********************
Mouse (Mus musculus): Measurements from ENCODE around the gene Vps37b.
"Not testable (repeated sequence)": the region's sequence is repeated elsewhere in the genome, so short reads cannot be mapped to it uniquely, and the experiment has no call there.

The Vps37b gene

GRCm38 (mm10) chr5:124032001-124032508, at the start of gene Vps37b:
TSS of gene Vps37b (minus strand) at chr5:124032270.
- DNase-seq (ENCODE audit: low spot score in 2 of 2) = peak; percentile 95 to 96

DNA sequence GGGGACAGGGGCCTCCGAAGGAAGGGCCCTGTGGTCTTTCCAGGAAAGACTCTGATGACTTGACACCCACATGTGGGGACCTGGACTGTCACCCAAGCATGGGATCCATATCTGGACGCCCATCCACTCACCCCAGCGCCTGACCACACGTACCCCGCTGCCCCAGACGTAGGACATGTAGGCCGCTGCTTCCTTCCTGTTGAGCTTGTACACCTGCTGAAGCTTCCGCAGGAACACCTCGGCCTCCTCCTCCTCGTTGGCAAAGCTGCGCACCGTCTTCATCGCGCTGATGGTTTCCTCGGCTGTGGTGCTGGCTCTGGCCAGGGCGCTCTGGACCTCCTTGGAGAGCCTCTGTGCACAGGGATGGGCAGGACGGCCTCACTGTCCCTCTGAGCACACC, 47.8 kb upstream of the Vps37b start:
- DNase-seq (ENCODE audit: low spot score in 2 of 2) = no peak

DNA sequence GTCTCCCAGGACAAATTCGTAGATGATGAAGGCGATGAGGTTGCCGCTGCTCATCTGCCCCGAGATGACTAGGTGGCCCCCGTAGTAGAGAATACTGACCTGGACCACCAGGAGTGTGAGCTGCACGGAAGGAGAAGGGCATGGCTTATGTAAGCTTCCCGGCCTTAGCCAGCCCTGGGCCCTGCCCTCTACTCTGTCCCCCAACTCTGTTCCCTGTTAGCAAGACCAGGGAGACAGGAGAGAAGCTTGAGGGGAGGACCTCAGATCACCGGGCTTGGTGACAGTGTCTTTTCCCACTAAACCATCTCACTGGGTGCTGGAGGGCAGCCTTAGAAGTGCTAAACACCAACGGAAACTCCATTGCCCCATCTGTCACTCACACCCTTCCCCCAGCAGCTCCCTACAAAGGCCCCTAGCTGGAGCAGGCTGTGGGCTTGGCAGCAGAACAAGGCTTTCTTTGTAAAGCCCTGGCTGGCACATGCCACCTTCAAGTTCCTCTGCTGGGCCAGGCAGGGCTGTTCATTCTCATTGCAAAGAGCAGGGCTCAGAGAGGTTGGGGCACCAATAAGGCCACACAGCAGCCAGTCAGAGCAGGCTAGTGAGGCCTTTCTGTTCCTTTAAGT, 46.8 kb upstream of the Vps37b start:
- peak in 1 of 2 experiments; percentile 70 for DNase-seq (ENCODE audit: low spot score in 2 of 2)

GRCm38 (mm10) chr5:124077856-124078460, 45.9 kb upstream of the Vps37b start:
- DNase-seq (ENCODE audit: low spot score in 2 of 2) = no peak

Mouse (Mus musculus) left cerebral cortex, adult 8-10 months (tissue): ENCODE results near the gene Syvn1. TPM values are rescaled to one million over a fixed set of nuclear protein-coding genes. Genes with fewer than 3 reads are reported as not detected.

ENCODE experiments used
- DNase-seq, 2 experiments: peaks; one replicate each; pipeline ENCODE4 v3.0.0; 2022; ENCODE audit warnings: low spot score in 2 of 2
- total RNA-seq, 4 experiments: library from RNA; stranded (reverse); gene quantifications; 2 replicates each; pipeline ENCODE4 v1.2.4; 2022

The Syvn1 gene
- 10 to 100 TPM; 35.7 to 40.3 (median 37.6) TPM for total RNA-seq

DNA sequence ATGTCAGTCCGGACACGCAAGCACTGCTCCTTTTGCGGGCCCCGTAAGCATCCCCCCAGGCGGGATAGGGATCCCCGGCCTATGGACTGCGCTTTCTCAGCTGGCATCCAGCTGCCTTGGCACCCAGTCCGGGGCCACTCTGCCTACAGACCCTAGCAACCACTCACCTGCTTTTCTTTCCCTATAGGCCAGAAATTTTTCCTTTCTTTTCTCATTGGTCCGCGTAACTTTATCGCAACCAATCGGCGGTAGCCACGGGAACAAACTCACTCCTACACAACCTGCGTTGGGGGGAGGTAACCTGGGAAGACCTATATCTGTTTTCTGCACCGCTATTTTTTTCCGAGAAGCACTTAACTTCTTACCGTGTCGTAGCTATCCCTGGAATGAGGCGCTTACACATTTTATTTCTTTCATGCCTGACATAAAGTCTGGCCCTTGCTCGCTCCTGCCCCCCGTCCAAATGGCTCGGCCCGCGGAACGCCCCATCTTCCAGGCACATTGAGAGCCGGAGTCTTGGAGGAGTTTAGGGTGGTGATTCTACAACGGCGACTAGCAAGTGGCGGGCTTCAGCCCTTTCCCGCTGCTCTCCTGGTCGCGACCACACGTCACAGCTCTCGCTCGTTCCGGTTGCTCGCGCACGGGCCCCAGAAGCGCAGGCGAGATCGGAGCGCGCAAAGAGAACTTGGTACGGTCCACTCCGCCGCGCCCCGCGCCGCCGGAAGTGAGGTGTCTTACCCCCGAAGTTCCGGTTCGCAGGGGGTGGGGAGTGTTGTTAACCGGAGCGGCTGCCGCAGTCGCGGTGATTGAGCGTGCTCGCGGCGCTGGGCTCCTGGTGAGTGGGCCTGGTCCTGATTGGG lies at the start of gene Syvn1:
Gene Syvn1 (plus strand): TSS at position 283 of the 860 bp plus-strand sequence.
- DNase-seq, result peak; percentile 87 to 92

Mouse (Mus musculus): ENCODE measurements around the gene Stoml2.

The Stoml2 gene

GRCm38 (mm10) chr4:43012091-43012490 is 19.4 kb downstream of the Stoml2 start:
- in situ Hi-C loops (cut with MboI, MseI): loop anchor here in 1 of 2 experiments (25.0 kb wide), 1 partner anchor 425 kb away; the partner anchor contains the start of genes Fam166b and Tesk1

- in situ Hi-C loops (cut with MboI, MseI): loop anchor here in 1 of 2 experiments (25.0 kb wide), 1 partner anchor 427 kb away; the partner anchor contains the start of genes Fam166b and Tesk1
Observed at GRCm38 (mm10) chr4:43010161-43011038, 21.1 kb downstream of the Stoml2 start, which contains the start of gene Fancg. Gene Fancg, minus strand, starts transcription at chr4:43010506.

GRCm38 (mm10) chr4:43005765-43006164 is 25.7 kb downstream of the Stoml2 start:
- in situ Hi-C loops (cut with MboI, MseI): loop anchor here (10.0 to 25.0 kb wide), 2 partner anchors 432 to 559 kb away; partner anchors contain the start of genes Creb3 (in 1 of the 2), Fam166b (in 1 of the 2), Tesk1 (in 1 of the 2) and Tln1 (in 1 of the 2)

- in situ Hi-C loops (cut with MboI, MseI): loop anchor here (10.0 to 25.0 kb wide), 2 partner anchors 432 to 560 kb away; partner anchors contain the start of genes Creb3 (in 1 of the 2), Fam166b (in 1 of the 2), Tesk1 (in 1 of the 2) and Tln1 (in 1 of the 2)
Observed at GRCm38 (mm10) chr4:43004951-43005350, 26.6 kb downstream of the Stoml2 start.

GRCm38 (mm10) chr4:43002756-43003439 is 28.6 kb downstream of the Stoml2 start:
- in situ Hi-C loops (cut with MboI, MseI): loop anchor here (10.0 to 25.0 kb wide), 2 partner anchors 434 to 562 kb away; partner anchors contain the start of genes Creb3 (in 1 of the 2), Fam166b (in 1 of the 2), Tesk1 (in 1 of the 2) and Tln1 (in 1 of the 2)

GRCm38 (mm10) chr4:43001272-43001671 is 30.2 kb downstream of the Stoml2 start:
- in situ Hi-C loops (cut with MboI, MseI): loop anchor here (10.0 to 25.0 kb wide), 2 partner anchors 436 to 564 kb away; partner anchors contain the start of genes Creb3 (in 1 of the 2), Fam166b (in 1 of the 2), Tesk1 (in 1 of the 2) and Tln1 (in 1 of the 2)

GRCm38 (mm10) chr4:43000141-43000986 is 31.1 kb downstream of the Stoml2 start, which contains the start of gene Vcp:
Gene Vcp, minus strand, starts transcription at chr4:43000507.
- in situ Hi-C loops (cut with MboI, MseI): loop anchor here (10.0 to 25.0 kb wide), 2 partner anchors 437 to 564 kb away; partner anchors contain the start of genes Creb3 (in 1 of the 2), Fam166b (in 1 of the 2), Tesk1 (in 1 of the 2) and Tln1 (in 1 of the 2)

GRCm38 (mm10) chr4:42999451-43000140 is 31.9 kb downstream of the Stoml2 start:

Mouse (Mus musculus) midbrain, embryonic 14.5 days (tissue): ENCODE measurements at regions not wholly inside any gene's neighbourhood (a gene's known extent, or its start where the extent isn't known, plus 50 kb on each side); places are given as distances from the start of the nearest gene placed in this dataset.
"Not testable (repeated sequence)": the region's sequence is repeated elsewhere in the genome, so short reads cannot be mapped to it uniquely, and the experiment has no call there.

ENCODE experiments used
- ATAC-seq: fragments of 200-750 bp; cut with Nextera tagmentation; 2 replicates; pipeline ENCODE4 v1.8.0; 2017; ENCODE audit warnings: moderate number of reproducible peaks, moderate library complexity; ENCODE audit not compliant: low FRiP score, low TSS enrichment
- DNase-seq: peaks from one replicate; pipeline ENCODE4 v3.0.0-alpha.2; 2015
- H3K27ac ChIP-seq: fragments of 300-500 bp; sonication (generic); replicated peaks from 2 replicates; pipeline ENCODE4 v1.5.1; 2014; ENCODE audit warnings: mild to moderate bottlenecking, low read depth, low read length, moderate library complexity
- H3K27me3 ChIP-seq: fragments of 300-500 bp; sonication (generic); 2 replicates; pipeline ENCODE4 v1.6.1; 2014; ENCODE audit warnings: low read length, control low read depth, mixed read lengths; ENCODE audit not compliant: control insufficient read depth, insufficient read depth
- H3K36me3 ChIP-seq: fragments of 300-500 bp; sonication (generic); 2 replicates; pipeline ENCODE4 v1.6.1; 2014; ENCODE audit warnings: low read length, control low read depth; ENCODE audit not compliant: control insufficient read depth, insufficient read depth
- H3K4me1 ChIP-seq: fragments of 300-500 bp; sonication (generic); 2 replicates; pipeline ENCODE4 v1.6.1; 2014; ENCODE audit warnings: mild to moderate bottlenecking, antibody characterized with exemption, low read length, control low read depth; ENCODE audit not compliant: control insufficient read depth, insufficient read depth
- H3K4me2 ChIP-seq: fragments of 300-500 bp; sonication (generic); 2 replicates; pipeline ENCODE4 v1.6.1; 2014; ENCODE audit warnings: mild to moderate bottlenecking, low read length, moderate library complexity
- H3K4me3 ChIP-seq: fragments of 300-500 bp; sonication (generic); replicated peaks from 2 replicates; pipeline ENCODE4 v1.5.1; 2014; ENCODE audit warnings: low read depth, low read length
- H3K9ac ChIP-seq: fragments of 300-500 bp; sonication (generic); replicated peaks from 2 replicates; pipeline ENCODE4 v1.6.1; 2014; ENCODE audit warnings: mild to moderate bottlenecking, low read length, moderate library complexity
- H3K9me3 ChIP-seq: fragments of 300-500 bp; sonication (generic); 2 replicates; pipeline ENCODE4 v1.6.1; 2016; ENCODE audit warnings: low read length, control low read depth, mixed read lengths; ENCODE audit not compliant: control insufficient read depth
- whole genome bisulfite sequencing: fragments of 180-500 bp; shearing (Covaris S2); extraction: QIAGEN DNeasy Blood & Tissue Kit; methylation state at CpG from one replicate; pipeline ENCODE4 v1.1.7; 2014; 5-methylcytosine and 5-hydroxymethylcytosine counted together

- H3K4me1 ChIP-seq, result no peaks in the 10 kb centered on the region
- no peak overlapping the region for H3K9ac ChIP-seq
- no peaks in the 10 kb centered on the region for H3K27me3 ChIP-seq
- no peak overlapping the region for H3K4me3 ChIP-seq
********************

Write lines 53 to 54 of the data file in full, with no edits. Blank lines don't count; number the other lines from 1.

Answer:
- whole genome bisulfite sequencing: fragments of 180-500 bp; shearing (Covaris S2); extraction: QIAGEN DNeasy Blood & Tissue Kit; methylation state at CpG from one replicate; pipeline ENCODE4 v1.1.7; 2014; 5-methylcytosine and 5-hydroxymethylcytosine counted together

- H3K4me1 ChIP-seq, result no peaks in the 10 kb centered on the region